Wild waters: Kachin

The ninth instalment in our travel series about wild swimming spots takes us to Myanmar’s northernmost state, a land of ethnic diversity, impenetrable jungle and… tubing.

By DOMINIC HORNER | FRONTIER

Kachin State is famous for Myitsone and manau festivals, but also contains vast expanses of impenetrable jungle wilderness, a large variety of ethnic groups and even the country’s very own section of the Himalayas. So, I hear you ask? Okay – it also possesses a range of fairly special water-centric excursions, so next time you make it that far north do yourself a favour and add at least a couple of them to your itinerary.

INDAWGYI LAKE

You don’t have to be a devout wild swimmer to enjoy Myanmar’s largest natural lake – it’s an essential Myanmar travel destination in its own right. You can rent kayaks and bamboo bicycles, visit hot springs, and sign up for a range of different boating tours. While all of that comes heartily recommended, nothing beats heading for the middle of the lake at sunset, and diving headfirst into those deep, deep waters.

MYITKYINA

Myitsone

About 90 minutes north of Mandalay, two rivers that wind down from the Himalayas – the Mali Kha and the N’Mai Kha – converge to form one giant super river, the Ayeyarwady. The current is pretty brutal away from the shallows so I can’t really recommend swimming here. What you can do though is rent a boat (K20,000) for a 15-minute spin around the river(s). That, and renting out a traditional Kachin outfit, and posing like a total dork in front of the confluence.


Posing at Myitsone, the start of the Ayeyarwady River. (Dominic Horner | Frontier)

War Yone Tor Resort

With bamboo huts lining a babbling stream and mountains looming in the background, this river resort an hour north of Myitkyina is a great spot to grab some late lunch of barbecued fish and sneak in a cheeky paddle before heading back into Myitkyina.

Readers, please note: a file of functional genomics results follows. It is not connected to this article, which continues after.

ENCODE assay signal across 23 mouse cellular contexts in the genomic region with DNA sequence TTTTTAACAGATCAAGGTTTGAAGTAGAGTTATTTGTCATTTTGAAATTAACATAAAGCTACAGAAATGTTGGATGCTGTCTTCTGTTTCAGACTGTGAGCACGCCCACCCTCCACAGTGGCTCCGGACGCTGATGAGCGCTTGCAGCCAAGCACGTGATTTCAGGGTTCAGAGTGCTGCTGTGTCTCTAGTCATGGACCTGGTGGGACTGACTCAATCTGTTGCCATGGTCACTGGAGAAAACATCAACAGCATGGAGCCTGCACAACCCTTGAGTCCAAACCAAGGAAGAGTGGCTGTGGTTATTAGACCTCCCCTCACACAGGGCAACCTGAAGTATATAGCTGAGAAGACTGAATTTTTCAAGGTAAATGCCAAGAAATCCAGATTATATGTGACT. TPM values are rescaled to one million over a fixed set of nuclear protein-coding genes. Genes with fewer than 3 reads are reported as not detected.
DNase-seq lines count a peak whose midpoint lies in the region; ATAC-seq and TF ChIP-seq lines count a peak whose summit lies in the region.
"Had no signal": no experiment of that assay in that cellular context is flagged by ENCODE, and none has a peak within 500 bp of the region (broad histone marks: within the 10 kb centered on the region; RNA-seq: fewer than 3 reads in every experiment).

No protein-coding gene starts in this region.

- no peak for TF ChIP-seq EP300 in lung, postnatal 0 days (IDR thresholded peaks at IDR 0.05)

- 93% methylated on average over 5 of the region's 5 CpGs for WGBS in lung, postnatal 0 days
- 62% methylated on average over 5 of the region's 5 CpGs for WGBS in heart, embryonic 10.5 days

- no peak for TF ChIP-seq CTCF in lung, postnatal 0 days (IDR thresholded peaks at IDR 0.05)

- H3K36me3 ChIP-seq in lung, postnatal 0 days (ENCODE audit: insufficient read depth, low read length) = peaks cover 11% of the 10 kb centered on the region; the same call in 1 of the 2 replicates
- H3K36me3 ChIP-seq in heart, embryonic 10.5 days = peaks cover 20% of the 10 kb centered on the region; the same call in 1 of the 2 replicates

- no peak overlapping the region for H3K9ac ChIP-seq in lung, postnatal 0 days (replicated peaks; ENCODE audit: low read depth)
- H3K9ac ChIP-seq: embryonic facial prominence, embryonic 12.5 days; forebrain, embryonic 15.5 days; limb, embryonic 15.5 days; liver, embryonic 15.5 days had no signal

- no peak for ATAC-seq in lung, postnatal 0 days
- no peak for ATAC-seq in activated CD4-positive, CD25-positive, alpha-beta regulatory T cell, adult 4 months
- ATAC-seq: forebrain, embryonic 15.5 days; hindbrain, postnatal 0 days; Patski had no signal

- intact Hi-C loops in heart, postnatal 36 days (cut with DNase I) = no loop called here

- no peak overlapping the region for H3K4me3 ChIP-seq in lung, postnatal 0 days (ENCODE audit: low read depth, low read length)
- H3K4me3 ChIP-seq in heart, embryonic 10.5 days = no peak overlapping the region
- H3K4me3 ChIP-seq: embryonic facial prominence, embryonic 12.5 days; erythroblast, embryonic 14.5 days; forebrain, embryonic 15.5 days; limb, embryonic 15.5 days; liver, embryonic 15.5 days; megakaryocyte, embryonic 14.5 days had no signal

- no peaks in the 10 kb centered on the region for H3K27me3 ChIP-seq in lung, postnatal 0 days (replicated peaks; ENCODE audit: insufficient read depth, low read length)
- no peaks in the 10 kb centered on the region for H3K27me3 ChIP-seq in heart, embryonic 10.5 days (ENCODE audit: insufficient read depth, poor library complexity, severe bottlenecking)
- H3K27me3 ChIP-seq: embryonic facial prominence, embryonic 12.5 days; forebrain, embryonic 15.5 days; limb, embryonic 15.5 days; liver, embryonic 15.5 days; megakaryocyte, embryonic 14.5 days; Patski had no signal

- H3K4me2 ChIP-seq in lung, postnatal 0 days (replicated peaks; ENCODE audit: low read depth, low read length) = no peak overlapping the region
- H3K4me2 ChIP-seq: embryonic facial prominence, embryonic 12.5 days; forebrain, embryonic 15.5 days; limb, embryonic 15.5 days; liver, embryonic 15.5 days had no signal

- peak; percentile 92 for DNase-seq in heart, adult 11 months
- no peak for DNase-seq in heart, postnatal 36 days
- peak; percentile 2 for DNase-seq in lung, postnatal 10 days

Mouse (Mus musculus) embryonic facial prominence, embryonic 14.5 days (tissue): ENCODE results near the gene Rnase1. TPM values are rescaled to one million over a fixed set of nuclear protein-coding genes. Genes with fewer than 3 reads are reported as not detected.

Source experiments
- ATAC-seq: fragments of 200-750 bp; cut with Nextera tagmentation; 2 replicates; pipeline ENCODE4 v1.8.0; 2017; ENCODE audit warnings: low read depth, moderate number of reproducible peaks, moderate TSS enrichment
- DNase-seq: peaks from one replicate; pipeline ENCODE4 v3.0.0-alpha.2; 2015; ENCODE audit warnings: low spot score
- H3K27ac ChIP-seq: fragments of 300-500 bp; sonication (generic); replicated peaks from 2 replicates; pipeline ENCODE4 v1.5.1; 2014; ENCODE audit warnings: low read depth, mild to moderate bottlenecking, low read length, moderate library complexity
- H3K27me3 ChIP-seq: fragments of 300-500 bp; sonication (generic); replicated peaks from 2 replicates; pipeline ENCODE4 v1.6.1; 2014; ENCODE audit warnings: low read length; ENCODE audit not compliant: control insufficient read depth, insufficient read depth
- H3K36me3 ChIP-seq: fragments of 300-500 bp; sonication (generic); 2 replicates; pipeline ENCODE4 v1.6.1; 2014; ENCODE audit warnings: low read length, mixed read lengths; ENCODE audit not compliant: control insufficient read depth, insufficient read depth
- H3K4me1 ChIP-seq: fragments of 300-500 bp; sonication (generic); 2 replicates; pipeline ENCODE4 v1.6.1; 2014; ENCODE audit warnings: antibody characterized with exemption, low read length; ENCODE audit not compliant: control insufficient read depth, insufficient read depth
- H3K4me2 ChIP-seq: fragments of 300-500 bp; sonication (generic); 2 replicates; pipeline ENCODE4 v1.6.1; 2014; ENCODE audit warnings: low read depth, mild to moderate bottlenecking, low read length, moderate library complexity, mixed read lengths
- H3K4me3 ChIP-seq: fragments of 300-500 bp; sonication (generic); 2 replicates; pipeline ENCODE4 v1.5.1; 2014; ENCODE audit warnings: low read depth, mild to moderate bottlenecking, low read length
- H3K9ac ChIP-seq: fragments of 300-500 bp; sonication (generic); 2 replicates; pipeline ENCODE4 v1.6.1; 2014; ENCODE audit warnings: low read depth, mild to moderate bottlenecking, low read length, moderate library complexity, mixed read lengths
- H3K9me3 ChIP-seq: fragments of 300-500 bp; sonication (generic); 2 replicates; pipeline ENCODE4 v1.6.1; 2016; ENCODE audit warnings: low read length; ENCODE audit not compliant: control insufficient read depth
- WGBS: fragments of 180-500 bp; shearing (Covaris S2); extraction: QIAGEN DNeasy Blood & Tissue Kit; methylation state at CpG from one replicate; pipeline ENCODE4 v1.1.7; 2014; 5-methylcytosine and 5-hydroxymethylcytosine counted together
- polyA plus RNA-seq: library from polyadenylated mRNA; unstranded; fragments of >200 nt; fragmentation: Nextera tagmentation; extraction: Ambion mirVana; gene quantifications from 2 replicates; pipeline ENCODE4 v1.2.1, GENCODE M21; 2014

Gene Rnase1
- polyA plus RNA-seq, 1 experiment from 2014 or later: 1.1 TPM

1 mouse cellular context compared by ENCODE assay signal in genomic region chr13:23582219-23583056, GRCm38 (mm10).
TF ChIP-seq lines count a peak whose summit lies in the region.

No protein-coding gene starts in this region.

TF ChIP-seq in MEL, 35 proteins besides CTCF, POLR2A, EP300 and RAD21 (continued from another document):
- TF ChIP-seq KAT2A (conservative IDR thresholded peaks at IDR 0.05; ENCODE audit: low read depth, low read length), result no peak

War Yone Tor River Resort. (Dominic Horner | Frontier)

Tubing at Washawng Resort

Easily one of my favourite river swims in the country, Washawng has a lot going for it: crystal clear waters, a well-maintained site (there’s barely any trash in the main resort), and shaded bamboo huts that are built into the river itself. Best of all, though, is the tubing. Rent a tube for K1,000 and march yourself past the bridge to a bend in the river. Then just hop on in and let the gentle current carry you through and beyond the resort, fielding dozens of “mingalabars” from the locals as you slowly drift downstream.

NOTE: Washawng is within a restricted area about an hour east of Myitkyina. When I visited I didn’t receive so much as a second glance from the guards manning the checkpoint, but forewarned is forearmed, so be prepared to be sent back to Myitkyina if someone decides you shouldn’t be there.


Tubing at Washawng Resort. (Dominic Horner | Frontier)

PUTAO

Nantkham Waterfall

In the car park at the foot of Nantkham waterfall, a handy sign is planted at the entrance with an accompanying photo of each of the seven ascending steps to the top of the falls. What the sign doesn’t tell you is that you’ll need Bear Grylls levels of outdoor smarts to conquer the upper four, as the path gives way to steep rocky faces, intimidating rope climbs and precariously narrow bamboo walkways.

Luckily, you don’t need to scale every step to appreciate just how beautiful Nantkham is. The pools are beyond gorgeous with the water pure enough to drink – I recommend you do precisely that. The water is also very cold but what a buzz swimming here is. It’s akin to chomping down on an especially hot chilli: at first there’s shock, followed by discomfort, which eventually gives way to an endorphin-fuelled glow.


The pools at Nantkham Waterfall. (Dominic Horner | Frontier)

Nat Kyun

The construction of a pagoda at this river island in 2014 received something of a mixed reception from the predominately Christian population. Still, there’s no denying that the 20-minute boat trip down-river is breathtaking in its raw beauty, or that the island makes for a very handsome and striking photo. Next to the pagoda is a small sandy bay where you can brave the frigid waters and take in an expansive view of the Mali Kha River as it winds its way south.